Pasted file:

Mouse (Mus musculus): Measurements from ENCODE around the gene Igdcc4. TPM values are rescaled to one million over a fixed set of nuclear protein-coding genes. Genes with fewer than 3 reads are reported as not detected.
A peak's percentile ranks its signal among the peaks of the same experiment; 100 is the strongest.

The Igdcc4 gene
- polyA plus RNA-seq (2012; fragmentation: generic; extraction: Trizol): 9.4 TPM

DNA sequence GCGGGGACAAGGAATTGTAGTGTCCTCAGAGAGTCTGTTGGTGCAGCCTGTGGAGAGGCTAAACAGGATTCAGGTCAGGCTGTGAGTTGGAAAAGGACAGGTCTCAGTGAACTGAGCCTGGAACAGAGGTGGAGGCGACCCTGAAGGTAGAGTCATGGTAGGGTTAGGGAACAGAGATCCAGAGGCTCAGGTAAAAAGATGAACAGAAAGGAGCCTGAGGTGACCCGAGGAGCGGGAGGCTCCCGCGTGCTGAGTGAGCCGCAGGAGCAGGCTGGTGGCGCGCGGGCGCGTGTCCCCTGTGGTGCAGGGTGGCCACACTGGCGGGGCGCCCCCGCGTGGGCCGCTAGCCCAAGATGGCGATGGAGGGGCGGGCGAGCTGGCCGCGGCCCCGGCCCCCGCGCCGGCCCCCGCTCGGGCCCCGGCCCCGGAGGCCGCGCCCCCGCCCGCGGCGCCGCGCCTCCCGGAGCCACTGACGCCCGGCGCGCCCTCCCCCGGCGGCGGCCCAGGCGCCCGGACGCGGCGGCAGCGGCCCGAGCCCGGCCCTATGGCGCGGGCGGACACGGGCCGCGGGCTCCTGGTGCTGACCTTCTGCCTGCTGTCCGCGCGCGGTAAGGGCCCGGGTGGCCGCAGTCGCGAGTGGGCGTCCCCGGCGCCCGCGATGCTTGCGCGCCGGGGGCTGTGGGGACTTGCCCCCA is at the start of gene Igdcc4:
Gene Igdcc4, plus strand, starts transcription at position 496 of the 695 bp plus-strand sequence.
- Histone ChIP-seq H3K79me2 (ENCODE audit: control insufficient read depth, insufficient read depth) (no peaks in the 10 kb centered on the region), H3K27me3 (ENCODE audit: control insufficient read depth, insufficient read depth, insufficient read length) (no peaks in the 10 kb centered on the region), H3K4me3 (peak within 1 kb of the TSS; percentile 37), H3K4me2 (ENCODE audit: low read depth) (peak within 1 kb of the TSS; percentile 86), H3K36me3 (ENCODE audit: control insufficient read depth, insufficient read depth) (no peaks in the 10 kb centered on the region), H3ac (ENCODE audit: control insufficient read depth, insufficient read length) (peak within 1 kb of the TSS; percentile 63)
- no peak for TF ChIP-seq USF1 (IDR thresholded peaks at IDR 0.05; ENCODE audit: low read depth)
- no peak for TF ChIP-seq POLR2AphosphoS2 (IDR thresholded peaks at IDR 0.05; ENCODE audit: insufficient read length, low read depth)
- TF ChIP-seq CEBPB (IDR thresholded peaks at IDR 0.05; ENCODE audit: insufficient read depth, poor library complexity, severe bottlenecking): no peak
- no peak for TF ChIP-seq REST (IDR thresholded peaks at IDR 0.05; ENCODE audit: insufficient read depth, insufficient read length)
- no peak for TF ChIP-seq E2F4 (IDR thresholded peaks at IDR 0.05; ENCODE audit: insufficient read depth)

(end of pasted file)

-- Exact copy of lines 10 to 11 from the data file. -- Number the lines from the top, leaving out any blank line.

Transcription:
- TF ChIP-seq CEBPB (IDR thresholded peaks at IDR 0.05; ENCODE audit: insufficient read depth, poor library complexity, severe bottlenecking): no peak
- no peak for TF ChIP-seq REST (IDR thresholded peaks at IDR 0.05; ENCODE audit: insufficient read depth, insufficient read length)